The theater is no place for small dreams
Welcome to Season 30
A Farce written by Michael Frayn. Directed by Ben Hamill.Courtesy of Samuel French, Inc.
Aug. 27-28, Sept. 2-5, 9-12, 16-18, 2010
Called the funniest farce ever written, this classic backstage farce, complete with slamming doors, sexual dalliances, confusions and errant plates of sardines, follows a hapless acting troupe who prove that whatever can go wrong, will—onstage or off—during the course of a disastrous tour. Hilarious hijinks and mayhem ensue as the players have to deal with each other’s personal issues while trying to put on a good show.
“As side-splitting a farce as I have seen. Ever? Ever.”—New York Magazine
Contains Mild Language, Suggestive Situations
Written by Crispin Whittell. Directed by Claudia ScottCourtesy of Dramatists Play Service Inc.
Oct. 15-16, 21-24, 28-30, 2010
Malibu, California. The present. One hundred and twenty years after his death, Charles Darwin is hanging out in a beach house overlooking the Pacific with a girl young enough to be his daughter. His peace is rudely disturbed when his old friend Thomas Huxley washes up on the beach closely followed by the Bishop of Oxford. And Darwin suddenly finds himself entangled in an enthralling and thought-provoking comedy about God, science and plastic surgery.
Contains Strong Language
A Christmas Comedy written by The Illegitimate Players. Directed by Kim Sherman-LabrumCourtesy of Broadway Play Publishing
Nov. 26-27, Dec. 2-5, 9-12, 16-18, 2010
What Blazing Saddles did to the western, what Young Frankenstein did to the horror movie, what High Anxiety did to Alfred Hitchcock’s oeuvre, this is what A Christmas Twist does to Charles Dicken’s A Christmas Carol … and the result: hilarity and the funniest Christmas show you’ll see this season. Take the characters from A Christmas Carol, blend in someOliver Twist and Little Orphan Annie and mix in current pop culture and let simmer for a show Mel Brooks would love.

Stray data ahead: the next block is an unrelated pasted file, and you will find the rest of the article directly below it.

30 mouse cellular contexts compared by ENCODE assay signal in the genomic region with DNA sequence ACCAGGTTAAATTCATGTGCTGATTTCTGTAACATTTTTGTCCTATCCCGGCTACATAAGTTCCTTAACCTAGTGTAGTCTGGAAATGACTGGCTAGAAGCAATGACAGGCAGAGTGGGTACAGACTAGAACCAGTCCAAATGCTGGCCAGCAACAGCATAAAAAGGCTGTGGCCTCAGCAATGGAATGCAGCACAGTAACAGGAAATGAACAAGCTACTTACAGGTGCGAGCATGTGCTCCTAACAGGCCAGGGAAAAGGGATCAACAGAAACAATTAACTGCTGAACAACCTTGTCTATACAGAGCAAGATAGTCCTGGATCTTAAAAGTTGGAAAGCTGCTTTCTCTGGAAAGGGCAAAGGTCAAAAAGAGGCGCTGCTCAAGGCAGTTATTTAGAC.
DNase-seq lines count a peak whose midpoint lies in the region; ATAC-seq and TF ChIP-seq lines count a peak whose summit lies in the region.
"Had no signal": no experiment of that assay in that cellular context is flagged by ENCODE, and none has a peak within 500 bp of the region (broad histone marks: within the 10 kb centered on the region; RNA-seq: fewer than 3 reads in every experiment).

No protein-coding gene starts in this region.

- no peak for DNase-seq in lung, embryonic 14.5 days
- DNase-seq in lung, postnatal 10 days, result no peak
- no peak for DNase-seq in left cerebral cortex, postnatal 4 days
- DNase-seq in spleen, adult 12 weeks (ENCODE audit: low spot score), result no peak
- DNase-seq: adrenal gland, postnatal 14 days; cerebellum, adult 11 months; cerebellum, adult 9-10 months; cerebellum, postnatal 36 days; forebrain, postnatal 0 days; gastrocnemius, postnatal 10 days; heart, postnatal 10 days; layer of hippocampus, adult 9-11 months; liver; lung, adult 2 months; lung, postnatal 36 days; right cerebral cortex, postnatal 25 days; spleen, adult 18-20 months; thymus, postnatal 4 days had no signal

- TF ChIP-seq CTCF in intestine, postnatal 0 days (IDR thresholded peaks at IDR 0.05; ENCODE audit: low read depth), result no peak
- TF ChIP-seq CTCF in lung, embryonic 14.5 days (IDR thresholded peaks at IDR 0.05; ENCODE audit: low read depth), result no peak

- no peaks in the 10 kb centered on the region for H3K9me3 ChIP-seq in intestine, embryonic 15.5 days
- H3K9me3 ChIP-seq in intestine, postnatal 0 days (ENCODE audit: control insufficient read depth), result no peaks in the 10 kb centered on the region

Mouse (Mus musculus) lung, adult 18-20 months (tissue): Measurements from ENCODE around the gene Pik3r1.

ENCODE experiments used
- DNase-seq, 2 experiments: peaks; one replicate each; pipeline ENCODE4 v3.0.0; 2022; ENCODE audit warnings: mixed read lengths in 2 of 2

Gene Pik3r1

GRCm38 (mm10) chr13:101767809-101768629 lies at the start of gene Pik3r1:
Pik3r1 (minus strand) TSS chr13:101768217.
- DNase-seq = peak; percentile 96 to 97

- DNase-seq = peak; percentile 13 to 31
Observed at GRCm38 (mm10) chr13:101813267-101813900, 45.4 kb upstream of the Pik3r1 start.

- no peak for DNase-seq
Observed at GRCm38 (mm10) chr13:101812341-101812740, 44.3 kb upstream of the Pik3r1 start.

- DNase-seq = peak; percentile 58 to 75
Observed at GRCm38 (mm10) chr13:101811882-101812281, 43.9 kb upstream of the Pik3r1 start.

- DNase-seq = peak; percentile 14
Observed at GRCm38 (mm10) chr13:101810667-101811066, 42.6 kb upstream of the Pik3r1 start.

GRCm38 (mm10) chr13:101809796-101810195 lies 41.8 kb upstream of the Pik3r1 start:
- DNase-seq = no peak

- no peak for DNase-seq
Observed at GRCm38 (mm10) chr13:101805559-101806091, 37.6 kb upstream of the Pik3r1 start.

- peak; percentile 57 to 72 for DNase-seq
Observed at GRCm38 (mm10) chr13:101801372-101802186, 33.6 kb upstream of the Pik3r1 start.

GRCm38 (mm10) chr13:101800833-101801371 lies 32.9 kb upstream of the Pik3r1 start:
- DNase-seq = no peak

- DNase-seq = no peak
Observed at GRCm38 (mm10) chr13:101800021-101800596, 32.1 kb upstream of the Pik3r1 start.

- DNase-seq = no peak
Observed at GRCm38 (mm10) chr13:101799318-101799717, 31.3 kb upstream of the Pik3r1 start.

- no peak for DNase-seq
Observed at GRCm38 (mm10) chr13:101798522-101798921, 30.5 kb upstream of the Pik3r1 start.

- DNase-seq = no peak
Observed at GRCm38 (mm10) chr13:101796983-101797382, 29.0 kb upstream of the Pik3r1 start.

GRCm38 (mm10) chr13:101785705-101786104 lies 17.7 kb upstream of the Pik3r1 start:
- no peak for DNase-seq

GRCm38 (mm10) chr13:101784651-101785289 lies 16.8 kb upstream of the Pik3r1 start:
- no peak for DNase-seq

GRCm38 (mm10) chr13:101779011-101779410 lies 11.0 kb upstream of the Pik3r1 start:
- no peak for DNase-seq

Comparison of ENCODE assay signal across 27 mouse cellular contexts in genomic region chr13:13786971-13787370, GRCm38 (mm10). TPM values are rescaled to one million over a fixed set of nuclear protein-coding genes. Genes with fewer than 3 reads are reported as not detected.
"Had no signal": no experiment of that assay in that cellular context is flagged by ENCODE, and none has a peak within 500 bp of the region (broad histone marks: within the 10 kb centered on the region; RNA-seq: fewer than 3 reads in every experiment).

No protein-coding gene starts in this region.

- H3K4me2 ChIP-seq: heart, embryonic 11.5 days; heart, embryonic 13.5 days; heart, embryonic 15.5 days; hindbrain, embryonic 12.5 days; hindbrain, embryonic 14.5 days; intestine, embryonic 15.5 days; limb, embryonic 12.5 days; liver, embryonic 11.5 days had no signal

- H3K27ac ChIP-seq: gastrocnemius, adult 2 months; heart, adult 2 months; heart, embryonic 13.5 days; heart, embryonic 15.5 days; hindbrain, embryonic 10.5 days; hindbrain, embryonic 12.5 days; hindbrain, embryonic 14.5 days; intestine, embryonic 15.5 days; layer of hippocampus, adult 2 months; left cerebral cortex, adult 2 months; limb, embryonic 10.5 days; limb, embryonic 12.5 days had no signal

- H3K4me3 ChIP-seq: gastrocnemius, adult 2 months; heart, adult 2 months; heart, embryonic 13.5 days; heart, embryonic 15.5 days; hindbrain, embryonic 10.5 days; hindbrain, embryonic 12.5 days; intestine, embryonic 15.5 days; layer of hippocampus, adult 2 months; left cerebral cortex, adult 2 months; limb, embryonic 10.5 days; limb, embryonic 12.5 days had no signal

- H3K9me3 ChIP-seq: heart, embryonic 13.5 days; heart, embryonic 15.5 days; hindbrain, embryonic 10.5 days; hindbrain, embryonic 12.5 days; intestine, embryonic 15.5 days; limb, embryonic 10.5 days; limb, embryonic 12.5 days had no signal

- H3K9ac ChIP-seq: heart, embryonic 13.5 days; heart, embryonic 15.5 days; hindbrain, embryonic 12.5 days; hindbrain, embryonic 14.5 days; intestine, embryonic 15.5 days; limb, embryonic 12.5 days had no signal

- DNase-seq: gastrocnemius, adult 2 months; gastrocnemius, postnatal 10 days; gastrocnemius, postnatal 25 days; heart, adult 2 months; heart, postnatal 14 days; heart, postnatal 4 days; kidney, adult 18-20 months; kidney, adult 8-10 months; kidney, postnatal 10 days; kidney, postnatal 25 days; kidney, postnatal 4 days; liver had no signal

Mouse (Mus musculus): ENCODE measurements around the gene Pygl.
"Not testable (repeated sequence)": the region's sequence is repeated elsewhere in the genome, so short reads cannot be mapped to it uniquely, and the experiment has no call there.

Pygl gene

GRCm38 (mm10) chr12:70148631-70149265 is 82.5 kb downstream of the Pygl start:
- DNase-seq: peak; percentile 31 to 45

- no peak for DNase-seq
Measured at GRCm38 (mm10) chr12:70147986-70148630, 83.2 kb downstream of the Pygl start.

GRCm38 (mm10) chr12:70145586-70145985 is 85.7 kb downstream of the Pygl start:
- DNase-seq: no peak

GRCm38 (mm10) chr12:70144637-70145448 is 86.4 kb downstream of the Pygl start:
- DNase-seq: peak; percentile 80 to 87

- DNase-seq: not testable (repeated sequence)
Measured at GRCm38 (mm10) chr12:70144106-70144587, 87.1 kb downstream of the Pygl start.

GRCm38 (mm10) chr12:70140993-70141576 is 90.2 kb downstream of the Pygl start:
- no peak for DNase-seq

Suitable for All Audiences
A Farce written by Derek Benfield, Directed by Allison Remley
Performing at the Idaho Outdoor Association, 3401 Brazil St., Boise, ID 83705Courtesy of Samuel French, Inc.
Jan. 28-29, Feb. 3-6, 10-12, 2011
When Ferris reluctantly agreed to look after his sister’s seedy country inn during her holiday, he did not foresee the wild comings and goings that were to burst upon him on a single spring evening. Ferris is engulfed in lies, confusions and bewilderments as he tries to capitalize on preventing the inevitable meetings of husbands, wives and lovers in assorted compromising situations. “The capacity house didn’t just laugh, it erupted. . . . Masterly.” Eastbourne Gazette . “One exhausts oneself with laughter.” Neue Presse , Hanover.
Contains Mild Language & Suggestive Situations
A Drama written by Brian Friel, Directed by Mike CronenCourtesy of Dramatists Play Service, Inc.
March 4-5, 10-13, 17-19, 2011